Based on the data collected, the planet Kapteyn b might support liquid water as its mass is at least five times that of Earth's and orbits the star every 48 days. The second planet, Kapteyn c is a massive super-Earth in comparison: its year lasts for 121 days and astronomers think it’s too cold to support liquid water.
At the moment, only a few properties of the planets are known: approximate masses, orbital periods, and distances to the star. By measuring the atmosphere of these planets with next-generation instruments, scientists will try to find out whether they can support liquid water.
Typical planetary systems detected by NASA's Kepler mission are hundreds of light-years away. In contrast, Kapteyn's star is only 13 light years away from Earth and is the 25th nearest star to the Sun.
Kapteyn's star was born in a dwarf galaxy absorbed and disrupted by the early Milky Way. This galactic disruption event put the star in its fast halo orbit. The likely remnant core of the original dwarf galaxy is Omega Centauri, an enigmatic globular cluster 16,000 light years from Earth which contains hundreds of thousands of similarly old suns. This sets the most likely age of the planets at 11.5 billion years, which is 2.5 times older than Earth and 2 billion years younger than the universe itself (around 13.7 billion years).
“It does make you wonder what kind of life could have evolved on those planets over such a long time,” Anglada-Escude said.
"This discovery is very exciting,” said Professor Richard Nelson, Head of the Astronomy Unit at QMUL, who didn't participate in the research. “It suggests that many potentially habitable worlds will be found in the next years around nearby stars by ground-based and space-based observatories, such as PLATO. Until we have detected a larger number of them, the properties and possible habitability of the near-most planetary systems will remain mysterious.”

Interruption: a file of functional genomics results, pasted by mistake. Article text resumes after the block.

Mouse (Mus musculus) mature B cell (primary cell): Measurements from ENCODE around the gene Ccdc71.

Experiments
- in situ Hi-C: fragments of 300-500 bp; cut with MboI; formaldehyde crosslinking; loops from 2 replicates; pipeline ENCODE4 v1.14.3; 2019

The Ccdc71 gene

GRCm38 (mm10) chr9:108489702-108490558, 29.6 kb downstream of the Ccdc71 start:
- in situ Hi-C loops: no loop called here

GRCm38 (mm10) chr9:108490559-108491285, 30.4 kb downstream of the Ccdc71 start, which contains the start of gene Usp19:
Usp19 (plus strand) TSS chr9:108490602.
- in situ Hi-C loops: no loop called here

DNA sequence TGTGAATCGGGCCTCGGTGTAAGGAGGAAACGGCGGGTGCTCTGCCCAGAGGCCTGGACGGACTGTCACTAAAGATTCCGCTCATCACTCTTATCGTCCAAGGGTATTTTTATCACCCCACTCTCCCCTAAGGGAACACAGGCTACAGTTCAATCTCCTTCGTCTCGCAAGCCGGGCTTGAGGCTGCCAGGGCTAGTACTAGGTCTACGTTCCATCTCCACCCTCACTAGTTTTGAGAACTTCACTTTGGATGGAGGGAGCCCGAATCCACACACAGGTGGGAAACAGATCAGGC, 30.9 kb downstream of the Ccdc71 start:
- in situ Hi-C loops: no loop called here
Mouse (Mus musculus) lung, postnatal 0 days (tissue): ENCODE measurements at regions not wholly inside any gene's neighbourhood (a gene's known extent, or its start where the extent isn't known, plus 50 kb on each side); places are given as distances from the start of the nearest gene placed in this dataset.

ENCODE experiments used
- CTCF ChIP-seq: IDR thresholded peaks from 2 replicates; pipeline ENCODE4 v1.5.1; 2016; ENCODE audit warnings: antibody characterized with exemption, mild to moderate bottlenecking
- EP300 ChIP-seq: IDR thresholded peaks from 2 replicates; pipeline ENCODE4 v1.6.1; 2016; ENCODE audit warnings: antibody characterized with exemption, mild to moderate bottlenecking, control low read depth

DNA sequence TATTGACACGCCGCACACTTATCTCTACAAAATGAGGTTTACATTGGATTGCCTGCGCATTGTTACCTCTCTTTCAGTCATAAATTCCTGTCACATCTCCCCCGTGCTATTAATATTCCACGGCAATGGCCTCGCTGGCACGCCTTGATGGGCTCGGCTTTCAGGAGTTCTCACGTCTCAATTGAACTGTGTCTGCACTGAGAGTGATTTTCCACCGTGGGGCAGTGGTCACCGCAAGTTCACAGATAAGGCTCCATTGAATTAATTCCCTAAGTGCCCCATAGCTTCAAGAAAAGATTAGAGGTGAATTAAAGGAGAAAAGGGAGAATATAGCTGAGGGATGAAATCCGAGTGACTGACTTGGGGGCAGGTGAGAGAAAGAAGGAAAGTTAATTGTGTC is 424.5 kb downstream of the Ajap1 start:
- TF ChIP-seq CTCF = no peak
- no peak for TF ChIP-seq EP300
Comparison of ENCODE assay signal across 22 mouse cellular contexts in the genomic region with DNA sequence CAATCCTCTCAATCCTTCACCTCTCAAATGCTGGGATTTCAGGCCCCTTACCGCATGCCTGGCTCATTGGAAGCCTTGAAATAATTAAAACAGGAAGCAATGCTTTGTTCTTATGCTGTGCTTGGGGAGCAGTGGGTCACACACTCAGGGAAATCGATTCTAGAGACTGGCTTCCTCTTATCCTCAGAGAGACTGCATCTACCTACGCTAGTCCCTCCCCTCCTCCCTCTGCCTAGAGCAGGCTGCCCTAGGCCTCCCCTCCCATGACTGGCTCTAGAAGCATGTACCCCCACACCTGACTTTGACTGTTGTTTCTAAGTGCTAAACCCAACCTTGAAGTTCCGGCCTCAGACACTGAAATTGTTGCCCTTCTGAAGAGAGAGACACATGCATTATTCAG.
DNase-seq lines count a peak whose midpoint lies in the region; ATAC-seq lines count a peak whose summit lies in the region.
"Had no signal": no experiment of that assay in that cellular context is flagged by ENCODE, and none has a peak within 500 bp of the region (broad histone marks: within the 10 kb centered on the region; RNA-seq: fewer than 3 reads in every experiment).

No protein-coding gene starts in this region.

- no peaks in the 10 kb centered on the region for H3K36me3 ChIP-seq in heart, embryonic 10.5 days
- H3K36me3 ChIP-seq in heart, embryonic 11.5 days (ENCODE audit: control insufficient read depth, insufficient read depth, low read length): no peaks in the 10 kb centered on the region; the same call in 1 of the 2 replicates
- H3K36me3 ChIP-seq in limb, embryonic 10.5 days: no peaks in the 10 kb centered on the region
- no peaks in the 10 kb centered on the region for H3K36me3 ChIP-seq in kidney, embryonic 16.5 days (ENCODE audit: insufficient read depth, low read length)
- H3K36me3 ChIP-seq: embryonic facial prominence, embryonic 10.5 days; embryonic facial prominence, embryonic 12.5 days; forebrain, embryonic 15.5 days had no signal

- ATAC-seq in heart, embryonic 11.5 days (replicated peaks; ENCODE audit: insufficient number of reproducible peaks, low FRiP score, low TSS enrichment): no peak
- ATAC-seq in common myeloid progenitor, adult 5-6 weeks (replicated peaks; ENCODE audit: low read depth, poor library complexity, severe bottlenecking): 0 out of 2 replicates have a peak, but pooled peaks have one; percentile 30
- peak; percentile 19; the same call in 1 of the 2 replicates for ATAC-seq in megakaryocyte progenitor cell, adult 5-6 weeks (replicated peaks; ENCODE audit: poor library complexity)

The W. M. Keck Observatory operates the largest, most scientifically productive telescopes on Earth. The two, 10-meter optical/infrared telescopes on the summit of Mauna Kea on the Island of Hawaii feature a suite of advanced instruments including imagers, multi-object spectrographs, high-resolution spectrographs, integral-field spectroscopy and world-leading laser guide star adaptive optics systems.
HIRES (the High-Resolution Echelle Spectrometer) produces spectra of single objects at very high spectral resolution, yet covering a wide wavelength range. It does this by separating the light into many "stripes" of spectra stacked across a mosaic of three large CCD detectors. HIRES is famous for finding planets orbiting other stars. Astronomers also use HIRES to study distant galaxies and quasars, finding clues to the Big Bang.
The Alastair Reynolds story above is governed by Creative Commons liscesne: http://creativecommons.org/licenses/by-sa/3.0/deed.en
The Daily Galaxy via Keck Observatory, a scientific partnership of the California Institute of Technology, the University of California and NASA, and University of London
Image credit at top of page: PHL / UPR Arecibo / Aladin Sky Atlas.